“A commenter expressed dismay at the reappointment of chancellor Pastoral Center Cabinet member, his perception of “nepotism” at the Pastoral Center and the lack of a clear public accounting of the circumstances leading to the suit filed by the Daughters of St. Paul.
Someone recommended that the Archdiocese respond swiftly and honestly to the recent threats from the a former prominent Chancery employee about the lay pension plan.”
According to the minutes, Vicar General Fr. Richard Erikson responded as follows:
“He also informed the council that Fr. Foley was criticized in one of the blogs for spending money on a trip to New Orleans for a priests’ conference. Actually, Fr. Foley did not go the conference.”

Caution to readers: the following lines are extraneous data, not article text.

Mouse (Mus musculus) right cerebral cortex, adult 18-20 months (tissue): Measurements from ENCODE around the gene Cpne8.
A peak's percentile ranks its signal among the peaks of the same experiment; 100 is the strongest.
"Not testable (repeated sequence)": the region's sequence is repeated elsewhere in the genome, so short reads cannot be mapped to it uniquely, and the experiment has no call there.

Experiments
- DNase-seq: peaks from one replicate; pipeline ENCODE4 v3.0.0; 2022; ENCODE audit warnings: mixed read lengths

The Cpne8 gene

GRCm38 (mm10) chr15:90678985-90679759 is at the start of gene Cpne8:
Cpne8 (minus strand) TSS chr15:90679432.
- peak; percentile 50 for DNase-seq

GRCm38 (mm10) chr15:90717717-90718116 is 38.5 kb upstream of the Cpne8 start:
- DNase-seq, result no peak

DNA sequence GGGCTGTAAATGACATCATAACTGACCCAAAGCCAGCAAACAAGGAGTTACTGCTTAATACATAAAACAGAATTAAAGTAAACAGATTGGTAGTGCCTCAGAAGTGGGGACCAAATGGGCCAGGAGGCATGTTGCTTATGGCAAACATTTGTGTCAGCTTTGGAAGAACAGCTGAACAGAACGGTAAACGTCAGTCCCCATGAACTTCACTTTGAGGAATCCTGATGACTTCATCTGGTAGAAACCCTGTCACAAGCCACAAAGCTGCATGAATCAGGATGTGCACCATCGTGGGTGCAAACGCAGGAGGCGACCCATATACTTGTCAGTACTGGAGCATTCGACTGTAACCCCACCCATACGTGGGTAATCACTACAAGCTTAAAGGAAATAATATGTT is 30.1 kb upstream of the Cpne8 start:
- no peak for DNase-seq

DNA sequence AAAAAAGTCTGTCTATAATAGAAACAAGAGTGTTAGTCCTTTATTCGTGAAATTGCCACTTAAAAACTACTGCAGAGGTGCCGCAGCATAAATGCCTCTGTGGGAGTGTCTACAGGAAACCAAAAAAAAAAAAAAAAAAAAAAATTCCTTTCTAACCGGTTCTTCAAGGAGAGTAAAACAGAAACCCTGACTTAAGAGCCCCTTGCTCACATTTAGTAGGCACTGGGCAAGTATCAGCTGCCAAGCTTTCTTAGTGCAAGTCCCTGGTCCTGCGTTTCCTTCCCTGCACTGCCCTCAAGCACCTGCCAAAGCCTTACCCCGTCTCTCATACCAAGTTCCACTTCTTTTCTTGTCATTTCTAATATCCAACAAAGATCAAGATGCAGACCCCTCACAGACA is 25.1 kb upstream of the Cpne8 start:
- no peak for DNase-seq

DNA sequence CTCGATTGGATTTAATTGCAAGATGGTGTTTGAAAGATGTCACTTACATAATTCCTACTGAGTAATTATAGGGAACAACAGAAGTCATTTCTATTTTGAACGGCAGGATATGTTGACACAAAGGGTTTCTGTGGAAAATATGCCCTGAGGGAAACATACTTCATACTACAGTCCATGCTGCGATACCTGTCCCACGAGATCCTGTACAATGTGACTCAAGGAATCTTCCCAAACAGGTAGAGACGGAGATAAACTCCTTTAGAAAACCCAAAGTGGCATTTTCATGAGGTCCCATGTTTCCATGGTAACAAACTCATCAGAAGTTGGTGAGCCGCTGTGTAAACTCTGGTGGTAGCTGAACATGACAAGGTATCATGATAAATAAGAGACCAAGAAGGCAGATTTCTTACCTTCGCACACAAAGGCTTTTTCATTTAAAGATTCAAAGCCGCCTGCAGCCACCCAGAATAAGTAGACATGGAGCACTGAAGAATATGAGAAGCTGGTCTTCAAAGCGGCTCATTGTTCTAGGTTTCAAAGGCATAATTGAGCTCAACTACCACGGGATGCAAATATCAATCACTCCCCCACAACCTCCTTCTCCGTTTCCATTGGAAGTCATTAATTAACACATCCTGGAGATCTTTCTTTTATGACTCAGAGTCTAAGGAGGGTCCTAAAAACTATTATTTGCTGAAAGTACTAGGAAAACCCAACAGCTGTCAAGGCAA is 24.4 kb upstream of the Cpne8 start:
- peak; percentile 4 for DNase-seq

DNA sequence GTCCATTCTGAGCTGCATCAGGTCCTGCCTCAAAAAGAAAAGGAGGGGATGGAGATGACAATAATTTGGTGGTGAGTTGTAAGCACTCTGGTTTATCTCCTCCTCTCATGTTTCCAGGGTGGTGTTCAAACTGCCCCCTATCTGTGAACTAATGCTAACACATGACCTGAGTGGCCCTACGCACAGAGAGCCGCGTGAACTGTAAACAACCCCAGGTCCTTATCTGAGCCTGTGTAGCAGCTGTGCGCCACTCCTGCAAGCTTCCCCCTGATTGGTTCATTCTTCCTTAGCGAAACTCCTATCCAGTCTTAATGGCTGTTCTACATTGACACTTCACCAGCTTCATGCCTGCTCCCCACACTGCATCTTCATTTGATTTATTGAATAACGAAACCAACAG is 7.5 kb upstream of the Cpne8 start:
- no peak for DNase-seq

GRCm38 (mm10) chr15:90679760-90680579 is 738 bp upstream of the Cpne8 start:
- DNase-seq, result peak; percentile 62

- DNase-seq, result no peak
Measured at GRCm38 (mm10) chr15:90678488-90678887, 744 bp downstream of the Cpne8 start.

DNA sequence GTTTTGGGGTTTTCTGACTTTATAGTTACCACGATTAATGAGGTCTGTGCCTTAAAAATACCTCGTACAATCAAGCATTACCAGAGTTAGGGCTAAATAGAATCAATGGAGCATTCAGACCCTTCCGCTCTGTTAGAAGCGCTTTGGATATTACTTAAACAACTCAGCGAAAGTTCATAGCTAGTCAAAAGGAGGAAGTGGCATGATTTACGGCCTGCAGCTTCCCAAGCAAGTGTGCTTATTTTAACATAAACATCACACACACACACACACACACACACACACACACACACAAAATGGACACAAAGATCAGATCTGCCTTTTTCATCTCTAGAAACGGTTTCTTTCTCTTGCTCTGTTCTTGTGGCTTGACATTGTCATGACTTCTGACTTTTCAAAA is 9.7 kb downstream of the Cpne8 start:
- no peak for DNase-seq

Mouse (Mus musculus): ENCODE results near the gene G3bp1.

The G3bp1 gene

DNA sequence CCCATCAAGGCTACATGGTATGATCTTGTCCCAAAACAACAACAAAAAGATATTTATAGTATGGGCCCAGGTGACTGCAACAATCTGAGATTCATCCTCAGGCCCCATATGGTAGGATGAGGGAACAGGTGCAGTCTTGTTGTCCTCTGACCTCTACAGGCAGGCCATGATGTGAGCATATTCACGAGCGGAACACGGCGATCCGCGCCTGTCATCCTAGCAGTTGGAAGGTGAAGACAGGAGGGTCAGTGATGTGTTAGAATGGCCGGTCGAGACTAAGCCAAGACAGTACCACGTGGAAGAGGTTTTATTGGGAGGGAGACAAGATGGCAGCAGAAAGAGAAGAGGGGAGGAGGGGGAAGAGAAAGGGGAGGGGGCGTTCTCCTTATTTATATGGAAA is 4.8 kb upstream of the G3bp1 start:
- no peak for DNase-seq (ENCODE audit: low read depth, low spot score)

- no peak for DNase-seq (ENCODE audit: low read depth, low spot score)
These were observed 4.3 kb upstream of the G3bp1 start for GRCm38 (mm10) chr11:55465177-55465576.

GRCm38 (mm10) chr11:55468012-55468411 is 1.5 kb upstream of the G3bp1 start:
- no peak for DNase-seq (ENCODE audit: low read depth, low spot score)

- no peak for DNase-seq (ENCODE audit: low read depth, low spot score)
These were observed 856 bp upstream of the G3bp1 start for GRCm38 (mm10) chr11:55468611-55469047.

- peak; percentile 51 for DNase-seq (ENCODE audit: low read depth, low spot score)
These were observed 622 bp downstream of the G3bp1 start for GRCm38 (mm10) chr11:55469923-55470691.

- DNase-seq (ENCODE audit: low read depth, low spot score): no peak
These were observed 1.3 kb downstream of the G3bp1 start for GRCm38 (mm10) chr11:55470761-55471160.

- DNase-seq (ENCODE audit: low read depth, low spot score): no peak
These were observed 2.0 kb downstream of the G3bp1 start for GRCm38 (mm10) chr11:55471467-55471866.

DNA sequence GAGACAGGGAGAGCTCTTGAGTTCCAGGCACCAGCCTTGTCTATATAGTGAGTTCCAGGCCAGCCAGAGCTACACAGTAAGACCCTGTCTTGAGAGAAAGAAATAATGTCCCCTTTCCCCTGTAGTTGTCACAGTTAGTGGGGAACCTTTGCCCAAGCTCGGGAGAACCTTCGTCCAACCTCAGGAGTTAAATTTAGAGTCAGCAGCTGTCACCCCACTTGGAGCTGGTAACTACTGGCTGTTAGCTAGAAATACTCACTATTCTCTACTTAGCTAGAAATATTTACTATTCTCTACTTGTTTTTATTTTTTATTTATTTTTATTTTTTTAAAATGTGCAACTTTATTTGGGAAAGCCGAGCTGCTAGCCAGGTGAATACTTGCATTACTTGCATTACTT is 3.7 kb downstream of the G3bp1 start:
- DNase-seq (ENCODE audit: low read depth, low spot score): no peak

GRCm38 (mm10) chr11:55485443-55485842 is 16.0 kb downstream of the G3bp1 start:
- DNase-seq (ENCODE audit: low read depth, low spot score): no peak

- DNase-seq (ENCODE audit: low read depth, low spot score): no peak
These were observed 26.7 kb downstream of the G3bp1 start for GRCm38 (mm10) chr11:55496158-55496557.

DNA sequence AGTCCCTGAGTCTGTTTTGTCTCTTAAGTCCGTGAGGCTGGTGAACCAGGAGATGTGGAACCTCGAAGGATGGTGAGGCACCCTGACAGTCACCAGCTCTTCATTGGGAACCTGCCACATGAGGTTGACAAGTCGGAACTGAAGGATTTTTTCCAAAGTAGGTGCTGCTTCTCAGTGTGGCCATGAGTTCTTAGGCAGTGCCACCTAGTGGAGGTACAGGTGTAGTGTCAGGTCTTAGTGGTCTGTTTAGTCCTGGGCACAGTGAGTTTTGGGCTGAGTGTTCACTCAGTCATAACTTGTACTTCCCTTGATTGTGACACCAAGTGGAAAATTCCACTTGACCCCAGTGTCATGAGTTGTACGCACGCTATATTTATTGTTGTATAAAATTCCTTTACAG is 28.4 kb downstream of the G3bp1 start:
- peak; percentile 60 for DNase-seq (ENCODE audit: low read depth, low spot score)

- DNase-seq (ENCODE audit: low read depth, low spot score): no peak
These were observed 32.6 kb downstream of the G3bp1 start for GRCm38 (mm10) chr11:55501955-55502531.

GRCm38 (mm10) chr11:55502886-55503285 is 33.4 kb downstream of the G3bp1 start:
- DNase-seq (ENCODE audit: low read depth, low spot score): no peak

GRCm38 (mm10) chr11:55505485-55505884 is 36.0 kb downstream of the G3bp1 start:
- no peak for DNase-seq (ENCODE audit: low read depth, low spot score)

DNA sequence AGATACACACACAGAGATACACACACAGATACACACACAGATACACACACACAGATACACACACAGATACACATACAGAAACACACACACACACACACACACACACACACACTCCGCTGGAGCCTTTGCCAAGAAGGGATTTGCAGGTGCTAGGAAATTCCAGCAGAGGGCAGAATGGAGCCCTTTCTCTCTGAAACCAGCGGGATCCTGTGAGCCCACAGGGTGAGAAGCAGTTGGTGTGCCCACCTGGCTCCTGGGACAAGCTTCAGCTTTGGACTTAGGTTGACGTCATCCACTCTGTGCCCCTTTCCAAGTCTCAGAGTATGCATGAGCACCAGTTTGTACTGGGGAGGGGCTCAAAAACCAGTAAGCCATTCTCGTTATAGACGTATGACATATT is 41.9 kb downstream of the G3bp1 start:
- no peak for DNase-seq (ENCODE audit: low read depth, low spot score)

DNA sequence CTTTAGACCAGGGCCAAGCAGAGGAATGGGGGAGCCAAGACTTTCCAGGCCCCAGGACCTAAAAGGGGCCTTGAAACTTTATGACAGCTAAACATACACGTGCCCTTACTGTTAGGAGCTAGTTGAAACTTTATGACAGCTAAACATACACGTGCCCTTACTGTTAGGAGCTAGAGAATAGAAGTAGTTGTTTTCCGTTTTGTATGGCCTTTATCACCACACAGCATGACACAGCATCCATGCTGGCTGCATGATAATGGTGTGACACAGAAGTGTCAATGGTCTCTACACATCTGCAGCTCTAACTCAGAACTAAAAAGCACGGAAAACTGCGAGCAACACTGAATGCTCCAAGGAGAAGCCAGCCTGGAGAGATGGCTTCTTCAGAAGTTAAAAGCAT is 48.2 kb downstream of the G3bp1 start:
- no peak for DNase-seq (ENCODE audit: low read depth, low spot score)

If BCI understands the original question from the APC member, they were expressing dismay about the reappointment of Chancellor Jim McDonough to another 5-year term and about what appeared to be nepotism at the Pastoral Center. Perhaps it was perceived by the Vicar General that the person picked some of this up from BCI. So, instead of responding to the two legitimate issues, the Vicar General used a diversionary tactic–he discredited BCI by saying said the blog made a mistake on the reason why Fr. Foley was on a trip to New Orleans (a minor error which we acknowledged) and he ignored the actual issues conveyed by the APC member in “What Do I Need to Hear?”